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The cow leg that we’d found on our last visit to this road was still there, except that this time it was just a hoof. It still smelled like death.

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Flume trail. Kentucky Camp. We sat, talking to the caretaker at Kentucky camp for a while, hearing tales of a horseman who was trying to pack the entire AZT unsupported with two horses. His one issue, well, one of many: many of the gates were too narrow for him to get his loaded horses through, so for each gate, he’d have to unload his horses, get the horses through, carry the bags through, and then repack. Apparently this took upwards of an hour each gate. We’d hit nearly 30 gates from our start to our current location. Ooof.

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Luckily for the horseman, many of the new gates are pack animal friendly. Narrow at the bottom to keep ATVs out and wide at the top to allow loaded horses through.

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We rode all day, passing two thru-hikers, both resting on the side of the trail. We passed the horseman and his two horses and two dogs at a cattle tank. He had a lot of stuff at the camp he’d set up. We caught Yuri and Dave, our water trail angels at Canelo Pass camped at La Savilla campground. They were willing to endure piles of families coming into the campground for the night, we filled up on water and pedaled on, seeking the solitude and quiet out on the trail. Camping on the pass, we only had to uproot our camp area once upon the discovery of ants.

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The Rincon store was our first stop in the morning. We skipped breakfast knowing we could get some hot food there. It’d been closed when I passed through racing and I was curious to see what they stocked. Burritos barely won out over ice cream for breakfast selection and we watched hoards of roadies pass by on the popular road. As a former roadie, I feel like I’ve earned the right to make fun of them, especially when a group comes in and one goes sprinting up the stairs of the store to go to the bathroom, while I watched, laughing because I knew that Scott was in the bathroom. He came sprinting back out, tripped over himself coming down the stairs and made a beeline to the back of the store. Meanwhile, his buddy sat there futzing and cursing at his GPS-Strava-meter. And I laughed, and laughed, and laughed.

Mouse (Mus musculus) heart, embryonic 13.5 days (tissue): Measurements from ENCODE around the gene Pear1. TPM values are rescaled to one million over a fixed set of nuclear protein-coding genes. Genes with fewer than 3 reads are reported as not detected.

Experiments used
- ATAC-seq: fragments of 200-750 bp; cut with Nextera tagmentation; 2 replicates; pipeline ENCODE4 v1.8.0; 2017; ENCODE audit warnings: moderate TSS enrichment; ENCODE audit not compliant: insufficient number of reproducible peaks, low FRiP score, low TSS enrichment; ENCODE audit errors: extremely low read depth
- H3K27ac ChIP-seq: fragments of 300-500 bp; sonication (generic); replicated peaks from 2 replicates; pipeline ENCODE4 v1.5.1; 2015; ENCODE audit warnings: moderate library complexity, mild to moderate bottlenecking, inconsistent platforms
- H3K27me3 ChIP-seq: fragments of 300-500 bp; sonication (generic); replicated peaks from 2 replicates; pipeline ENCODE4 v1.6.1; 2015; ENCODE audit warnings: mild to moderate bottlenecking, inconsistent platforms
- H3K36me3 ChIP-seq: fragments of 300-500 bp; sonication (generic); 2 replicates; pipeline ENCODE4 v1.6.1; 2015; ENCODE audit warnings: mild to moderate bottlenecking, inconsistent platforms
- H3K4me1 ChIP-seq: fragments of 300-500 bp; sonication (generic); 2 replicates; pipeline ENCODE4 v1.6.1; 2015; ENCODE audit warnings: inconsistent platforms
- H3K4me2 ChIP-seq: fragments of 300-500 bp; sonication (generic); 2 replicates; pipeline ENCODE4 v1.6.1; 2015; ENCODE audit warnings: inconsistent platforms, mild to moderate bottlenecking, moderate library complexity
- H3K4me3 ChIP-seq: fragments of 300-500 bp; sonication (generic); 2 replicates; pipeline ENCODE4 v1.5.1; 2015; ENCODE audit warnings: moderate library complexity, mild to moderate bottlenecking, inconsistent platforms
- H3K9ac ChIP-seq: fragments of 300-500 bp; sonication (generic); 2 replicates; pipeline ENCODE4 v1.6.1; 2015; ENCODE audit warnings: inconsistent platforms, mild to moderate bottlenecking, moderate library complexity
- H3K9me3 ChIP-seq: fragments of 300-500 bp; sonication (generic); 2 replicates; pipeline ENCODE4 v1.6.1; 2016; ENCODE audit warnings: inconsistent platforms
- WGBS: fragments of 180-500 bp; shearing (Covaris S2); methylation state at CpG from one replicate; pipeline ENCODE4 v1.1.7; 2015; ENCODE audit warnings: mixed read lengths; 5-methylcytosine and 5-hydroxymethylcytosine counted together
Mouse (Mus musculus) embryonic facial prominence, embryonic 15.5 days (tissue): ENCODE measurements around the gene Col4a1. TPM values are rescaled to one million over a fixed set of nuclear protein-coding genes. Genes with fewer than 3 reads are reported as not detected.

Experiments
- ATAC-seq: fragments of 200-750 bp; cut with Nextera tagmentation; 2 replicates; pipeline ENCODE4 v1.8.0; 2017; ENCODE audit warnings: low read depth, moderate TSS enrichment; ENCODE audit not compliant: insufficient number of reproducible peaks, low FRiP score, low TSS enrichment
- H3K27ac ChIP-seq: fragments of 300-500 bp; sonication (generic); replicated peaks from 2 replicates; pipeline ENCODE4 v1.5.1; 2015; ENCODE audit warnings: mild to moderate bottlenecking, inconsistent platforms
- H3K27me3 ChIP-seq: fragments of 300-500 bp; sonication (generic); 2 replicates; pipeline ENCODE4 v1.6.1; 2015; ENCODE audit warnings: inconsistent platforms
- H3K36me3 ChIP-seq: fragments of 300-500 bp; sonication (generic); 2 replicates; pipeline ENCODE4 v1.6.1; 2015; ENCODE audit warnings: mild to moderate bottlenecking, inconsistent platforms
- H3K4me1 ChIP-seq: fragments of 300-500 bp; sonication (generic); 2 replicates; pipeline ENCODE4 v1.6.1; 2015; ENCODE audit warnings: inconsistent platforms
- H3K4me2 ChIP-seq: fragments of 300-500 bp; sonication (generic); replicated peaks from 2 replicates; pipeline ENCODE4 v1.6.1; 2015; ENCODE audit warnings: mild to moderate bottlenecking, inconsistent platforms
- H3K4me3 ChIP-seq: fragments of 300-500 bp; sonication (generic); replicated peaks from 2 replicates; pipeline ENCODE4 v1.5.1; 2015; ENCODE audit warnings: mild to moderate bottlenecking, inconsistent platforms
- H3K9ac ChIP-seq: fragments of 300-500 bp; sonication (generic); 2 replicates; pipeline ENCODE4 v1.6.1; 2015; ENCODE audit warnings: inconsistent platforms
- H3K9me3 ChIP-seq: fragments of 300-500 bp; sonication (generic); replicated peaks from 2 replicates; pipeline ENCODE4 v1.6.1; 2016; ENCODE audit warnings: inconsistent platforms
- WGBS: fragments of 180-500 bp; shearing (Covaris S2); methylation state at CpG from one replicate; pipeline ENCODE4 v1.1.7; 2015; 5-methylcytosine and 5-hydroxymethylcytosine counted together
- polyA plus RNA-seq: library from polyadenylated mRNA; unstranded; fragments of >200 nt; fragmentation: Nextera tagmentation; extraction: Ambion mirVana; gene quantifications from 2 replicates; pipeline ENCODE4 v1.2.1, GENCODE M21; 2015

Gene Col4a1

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We opted to detour Mt Lemmon completely, because there was no way I was going to ride Oracle Ridge, and I didn’t see a whole lot of reason to climb pavement for twenty some-odd miles to descend the control road. Plus, if we just took Reddington over to the San Pedro, I’d get to see a whole lot of new terrain. We threw in a little bit of singletrack on our way over for giggles and found an overflowing stock tank. Shower time! In the heat of the day, the water coming out of the bullet holes of the tank were the perfect way to cool off.

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We got to follow a beautiful dirt road along the plateau and the drop for an eternity down to river level. Way cool, and way better than Oracle Ridge.

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We followed the San Pedro and then started the climb towards San Manuel. Fried by the heat, all we wanted was ice cream and cold liquid. Luckily, if you keep pedaling, you get to where you’re going and we were rewarded by Big Boppers, chips, and soda. Oh, touring life.

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Another short climb towards Oracle had us in the state park and headed onto more single track.

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We discovered that even if the park wasn’t being proactive in the enforcement of being closed during non-business weekend hours, they were at the least putting up the effort to deter AZT hikers from using trails that they wanted to collect fees for use for. Good to know if you’re the race director of the AZTR. We rolled into Oracle at sunset, getting a room at the famed A-frames and dinner at the Mexican joint down the street.

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Two days of travel, one fingers spread of distance. We filled up on breakfast in town, running into Yuri and Dave again who’d opted to skip Reddington entirely and pedal straight up Lemmon to come down the control road. They’d arrived at the A-frames not long after we did, snatching the last cabin. Luxury touring on the AZT, you really could almost credit card tour it.